Neal does not like my fiction blogs and wants me to steadfastly write about actual things that have happened. He has been my friend for 24 years. He and his family met us the other day in Charleston. We had a great time wandering around the Charleston Market and spent considerable time in the Moon Pie General store, a restaurant and a coffee bar. It was great to see them.
Over the years, Neal and I have had many conversations relating to political correctness. His view is that we have gone too far in trying not to offend anyone. My view was always that if you can avoid offending people, why not keep your words to yourself. As Neal is a number of years younger than me, our views were based on what we have lived through. Until last night and a night a few weeks ago, I would have disagreed with Neal, as I always have. Now, I am not so sure.
A few weeks ago, when our 17 year old grandson was here, we watched Mel Brooks’ Blazing Saddles. We laughed from beginning to end. I took notice that the movie would not be acceptable to movie-goers today. It is filled with inferences and downright words that would antagonize large swathes of people of every kind- from African Americans to Native Americans, to the gay community and many others. It kind of made me pause for a moment.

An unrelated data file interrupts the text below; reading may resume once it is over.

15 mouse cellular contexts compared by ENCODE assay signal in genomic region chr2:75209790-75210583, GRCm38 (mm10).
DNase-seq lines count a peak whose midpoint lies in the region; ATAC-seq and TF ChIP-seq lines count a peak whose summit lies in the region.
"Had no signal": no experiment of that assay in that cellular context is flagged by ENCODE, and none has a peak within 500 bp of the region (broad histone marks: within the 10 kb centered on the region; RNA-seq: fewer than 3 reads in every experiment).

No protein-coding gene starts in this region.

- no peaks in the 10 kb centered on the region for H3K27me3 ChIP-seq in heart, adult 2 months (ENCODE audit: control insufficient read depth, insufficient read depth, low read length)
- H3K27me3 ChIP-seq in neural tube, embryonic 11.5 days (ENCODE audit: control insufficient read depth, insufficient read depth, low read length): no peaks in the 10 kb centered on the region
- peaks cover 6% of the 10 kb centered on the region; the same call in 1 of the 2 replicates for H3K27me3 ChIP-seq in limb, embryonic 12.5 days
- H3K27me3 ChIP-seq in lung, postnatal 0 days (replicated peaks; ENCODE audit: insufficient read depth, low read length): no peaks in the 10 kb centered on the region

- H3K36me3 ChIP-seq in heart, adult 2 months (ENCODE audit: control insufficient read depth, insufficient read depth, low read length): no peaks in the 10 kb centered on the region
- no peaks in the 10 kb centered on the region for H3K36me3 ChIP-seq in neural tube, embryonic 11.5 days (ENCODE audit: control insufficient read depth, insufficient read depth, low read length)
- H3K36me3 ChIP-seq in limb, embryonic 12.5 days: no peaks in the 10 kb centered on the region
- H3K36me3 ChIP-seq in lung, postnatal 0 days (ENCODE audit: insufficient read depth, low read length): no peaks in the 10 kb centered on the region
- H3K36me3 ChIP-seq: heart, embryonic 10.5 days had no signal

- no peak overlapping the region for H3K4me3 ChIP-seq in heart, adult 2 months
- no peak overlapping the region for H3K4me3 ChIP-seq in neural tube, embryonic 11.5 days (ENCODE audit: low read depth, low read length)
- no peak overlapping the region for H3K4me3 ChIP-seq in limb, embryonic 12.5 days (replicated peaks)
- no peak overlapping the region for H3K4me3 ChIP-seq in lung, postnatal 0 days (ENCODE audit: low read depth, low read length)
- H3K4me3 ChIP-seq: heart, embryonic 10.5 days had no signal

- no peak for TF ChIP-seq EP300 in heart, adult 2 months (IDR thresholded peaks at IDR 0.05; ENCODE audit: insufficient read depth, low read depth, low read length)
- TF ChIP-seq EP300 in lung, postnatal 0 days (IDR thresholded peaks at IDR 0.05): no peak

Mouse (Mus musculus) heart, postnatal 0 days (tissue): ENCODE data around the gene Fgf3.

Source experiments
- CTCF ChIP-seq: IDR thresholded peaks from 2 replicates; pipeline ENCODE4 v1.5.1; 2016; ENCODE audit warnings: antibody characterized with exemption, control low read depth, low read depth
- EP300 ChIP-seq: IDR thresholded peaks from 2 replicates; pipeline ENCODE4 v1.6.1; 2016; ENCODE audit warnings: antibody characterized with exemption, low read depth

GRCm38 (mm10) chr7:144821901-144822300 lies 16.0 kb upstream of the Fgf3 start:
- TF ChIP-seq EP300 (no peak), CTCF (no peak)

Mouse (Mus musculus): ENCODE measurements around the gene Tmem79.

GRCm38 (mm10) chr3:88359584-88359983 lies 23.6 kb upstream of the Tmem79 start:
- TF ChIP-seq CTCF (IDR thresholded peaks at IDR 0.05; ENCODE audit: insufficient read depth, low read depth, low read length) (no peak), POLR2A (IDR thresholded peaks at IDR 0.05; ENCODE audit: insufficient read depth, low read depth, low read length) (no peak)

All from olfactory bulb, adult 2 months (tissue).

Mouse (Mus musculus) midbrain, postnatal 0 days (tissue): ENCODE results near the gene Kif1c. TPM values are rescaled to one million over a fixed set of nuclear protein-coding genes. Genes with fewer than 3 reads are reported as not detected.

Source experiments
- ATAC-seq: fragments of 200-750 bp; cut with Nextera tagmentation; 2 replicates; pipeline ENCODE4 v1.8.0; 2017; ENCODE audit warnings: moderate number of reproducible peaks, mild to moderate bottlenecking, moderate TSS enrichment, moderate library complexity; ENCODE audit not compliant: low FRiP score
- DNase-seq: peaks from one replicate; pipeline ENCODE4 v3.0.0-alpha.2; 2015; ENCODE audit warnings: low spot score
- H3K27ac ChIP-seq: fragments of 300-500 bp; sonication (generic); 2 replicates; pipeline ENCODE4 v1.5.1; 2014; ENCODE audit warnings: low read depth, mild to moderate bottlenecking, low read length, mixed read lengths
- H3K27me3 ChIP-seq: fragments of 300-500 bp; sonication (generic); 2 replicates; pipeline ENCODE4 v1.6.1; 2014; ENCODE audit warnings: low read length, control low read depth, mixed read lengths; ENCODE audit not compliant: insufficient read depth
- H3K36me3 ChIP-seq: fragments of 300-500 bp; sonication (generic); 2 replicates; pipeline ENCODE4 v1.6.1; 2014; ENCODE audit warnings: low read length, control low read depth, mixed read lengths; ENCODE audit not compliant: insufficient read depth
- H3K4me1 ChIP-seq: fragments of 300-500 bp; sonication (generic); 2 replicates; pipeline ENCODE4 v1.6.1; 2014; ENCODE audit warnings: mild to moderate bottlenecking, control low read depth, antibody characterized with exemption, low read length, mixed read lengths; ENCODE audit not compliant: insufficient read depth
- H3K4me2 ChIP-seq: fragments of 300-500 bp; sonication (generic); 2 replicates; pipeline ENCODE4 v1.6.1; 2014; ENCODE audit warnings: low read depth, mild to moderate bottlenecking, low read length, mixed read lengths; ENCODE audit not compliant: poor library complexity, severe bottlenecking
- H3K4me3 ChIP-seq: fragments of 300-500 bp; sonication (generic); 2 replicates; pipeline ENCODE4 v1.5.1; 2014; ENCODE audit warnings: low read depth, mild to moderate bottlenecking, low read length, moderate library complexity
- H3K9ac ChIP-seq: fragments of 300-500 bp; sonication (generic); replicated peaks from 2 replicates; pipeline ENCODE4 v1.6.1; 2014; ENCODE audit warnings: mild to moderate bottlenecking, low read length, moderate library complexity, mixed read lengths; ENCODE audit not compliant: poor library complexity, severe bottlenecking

I had not thought of those lines till last night. We had a bunch of our friends over to watch a Mel Brooks movie and have dinner. We had a ball. We were all pretty much in the same age cohort and the film we chose was History of the World Part I. If you thought that Blazing Saddles couldn’t get a screening today, History was even more politically incorrect.
Yes, we all laughed at the silly scenes from the cave men to the French Revolution. The scenes were bawdy and distinctly filled with phrases and statements that would offend many groups. Mel Brooks has always had a kind of love-hate relationship with words and scenes that no one else would ever touch. The only one, who comes close, is Woody Allen. Funny, Woody and Mel actually worked together as writers on the Sid Caesar pt. show in the early ‘50s. I am not sure that has anything to do with it.
As I think about the films, I am confused about how I feel about Brooks’ references. Maybe in the wrong hands, political incorrectness is a damnable activity. You can see those kinds of things during this presidential election season just by turning on your t.v. set. However, maybe, as with most things in life, it all depends on the intent. Brooks skewers many of our icons from politics (see Hedley LaMarr in Blazing Saddles) or psychiatry (see Professor LilOllman in High Anxiety) to the Nazis (The Producers, which offended many Jewish people). Maybe, in some way, Neal is correct (he will never believe that I said that). We have gone too far in not offending anyone at all. Maybe it’s time to step back and see where this has taken us?